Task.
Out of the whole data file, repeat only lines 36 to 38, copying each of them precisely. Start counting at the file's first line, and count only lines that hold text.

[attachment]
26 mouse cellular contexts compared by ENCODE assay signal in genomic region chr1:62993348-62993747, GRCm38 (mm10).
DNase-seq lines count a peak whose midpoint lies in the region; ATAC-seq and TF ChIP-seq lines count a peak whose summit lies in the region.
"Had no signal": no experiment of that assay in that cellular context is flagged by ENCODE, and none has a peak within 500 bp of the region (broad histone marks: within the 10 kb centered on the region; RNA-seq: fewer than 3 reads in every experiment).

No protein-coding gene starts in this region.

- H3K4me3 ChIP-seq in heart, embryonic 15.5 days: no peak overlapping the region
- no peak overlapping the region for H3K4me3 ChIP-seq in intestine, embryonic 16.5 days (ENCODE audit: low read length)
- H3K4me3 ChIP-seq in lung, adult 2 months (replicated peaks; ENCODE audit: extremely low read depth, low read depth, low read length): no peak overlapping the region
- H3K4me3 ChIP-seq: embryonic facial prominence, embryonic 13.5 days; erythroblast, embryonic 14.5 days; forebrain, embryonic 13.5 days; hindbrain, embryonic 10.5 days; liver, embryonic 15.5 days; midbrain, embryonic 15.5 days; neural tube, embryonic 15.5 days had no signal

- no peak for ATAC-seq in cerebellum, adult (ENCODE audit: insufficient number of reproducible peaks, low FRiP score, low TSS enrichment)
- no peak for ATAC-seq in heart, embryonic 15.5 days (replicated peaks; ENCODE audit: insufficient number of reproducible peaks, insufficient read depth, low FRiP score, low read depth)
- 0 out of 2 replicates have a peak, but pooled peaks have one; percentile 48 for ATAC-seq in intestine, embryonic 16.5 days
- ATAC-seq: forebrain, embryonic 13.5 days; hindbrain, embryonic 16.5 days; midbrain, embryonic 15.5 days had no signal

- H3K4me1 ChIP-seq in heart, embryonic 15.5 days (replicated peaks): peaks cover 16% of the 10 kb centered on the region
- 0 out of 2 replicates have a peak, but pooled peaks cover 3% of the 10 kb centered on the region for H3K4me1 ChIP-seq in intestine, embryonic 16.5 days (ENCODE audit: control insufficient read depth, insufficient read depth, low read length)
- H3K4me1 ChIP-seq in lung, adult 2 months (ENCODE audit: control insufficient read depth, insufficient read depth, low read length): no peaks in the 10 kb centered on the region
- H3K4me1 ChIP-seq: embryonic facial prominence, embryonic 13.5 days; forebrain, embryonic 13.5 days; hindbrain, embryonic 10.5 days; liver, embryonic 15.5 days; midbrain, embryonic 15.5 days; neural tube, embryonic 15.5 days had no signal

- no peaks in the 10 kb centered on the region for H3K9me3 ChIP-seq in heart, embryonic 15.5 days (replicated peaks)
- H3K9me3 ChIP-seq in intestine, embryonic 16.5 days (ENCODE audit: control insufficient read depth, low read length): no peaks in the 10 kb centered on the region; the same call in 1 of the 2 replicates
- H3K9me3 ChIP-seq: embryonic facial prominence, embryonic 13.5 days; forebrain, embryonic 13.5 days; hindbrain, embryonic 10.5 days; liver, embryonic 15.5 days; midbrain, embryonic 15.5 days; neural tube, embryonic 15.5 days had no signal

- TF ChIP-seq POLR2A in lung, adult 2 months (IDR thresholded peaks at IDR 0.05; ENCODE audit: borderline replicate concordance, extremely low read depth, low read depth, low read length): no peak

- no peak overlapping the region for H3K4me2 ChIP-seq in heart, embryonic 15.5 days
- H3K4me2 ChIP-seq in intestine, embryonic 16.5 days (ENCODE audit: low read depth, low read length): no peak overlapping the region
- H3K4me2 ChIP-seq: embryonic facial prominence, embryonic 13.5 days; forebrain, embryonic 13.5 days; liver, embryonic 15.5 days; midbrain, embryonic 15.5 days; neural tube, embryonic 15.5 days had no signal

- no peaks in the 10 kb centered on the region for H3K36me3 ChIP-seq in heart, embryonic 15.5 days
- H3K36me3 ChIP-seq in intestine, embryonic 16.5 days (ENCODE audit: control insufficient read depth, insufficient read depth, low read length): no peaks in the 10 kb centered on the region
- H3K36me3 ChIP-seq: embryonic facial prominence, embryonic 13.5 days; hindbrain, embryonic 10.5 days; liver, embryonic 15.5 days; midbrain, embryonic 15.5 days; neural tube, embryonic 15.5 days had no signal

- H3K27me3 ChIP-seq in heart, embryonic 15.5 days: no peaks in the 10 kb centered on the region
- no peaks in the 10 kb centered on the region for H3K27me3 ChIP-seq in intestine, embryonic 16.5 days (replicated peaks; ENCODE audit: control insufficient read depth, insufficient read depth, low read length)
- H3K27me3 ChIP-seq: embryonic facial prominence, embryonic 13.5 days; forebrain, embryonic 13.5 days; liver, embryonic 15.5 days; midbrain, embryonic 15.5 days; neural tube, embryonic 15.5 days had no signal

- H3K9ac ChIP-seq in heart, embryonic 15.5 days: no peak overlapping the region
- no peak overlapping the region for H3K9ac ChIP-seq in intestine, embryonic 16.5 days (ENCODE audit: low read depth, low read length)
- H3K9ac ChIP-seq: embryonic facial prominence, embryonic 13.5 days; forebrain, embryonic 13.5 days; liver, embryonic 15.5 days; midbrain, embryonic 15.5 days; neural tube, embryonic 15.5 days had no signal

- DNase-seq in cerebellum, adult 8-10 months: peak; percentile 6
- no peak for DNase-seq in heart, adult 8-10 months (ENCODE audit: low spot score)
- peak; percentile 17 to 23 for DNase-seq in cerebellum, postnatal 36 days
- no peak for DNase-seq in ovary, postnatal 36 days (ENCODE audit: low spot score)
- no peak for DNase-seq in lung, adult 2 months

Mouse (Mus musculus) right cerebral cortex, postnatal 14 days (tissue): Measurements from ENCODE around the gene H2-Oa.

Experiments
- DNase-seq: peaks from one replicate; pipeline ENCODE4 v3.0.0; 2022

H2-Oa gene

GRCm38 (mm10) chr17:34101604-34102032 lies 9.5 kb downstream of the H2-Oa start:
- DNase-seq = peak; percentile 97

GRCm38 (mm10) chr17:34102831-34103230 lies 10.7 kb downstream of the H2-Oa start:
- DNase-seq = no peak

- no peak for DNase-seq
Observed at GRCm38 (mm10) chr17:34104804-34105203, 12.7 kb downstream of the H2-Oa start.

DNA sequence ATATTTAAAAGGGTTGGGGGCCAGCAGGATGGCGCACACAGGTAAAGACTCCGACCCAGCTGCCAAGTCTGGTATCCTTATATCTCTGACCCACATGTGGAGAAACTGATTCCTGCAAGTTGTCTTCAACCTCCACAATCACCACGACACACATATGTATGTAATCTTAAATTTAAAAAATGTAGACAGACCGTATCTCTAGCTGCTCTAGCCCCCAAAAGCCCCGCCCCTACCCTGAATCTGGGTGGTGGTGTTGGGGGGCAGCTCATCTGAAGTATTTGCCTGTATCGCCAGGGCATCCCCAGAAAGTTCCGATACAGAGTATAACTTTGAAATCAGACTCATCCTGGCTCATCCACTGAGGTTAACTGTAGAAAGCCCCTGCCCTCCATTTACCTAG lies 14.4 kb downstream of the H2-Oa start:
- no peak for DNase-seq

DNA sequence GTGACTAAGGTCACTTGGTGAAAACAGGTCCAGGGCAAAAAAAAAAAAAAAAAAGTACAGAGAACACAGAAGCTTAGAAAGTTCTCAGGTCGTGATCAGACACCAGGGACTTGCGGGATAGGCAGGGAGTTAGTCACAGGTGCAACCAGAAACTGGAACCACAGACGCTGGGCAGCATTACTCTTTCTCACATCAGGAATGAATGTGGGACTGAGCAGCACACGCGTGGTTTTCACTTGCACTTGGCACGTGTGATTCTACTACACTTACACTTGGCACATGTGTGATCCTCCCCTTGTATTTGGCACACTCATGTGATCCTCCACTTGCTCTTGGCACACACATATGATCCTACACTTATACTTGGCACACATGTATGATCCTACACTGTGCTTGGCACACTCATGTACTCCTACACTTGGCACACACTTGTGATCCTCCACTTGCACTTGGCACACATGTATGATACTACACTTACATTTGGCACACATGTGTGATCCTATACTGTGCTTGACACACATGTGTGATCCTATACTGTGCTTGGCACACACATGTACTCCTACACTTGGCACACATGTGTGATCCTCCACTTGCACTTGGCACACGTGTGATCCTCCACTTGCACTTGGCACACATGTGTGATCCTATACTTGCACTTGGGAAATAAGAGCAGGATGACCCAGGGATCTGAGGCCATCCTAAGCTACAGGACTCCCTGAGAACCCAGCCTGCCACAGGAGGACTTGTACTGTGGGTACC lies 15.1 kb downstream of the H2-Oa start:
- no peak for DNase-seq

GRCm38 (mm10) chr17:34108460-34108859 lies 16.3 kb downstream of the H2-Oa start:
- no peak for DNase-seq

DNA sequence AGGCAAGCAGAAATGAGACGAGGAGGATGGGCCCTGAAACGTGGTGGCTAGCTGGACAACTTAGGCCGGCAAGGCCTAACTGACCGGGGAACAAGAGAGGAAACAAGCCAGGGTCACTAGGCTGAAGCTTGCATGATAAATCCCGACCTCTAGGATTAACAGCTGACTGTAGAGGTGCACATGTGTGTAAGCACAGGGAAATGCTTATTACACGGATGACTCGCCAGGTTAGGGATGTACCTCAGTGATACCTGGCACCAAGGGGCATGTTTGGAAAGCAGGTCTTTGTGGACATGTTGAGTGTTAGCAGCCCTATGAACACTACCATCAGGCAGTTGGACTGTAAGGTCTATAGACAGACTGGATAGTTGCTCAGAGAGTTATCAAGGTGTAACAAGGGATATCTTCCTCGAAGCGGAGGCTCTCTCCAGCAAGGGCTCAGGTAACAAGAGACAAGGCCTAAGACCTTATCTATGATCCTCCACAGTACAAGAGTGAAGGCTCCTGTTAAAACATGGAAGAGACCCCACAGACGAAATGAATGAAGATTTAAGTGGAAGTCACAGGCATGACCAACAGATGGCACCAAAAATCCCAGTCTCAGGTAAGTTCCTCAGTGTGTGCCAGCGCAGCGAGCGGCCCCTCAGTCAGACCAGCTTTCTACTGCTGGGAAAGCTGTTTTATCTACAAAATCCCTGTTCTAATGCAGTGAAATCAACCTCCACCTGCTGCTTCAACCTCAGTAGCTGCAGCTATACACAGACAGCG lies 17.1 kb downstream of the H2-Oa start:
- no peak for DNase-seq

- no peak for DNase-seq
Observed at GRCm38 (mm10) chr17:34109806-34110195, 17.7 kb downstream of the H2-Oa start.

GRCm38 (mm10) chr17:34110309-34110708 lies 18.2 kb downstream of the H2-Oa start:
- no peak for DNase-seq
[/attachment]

- no peak for DNase-seq in ovary, postnatal 36 days (ENCODE audit: low spot score)
- no peak for DNase-seq in lung, adult 2 months

Mouse (Mus musculus) right cerebral cortex, postnatal 14 days (tissue): Measurements from ENCODE around the gene H2-Oa.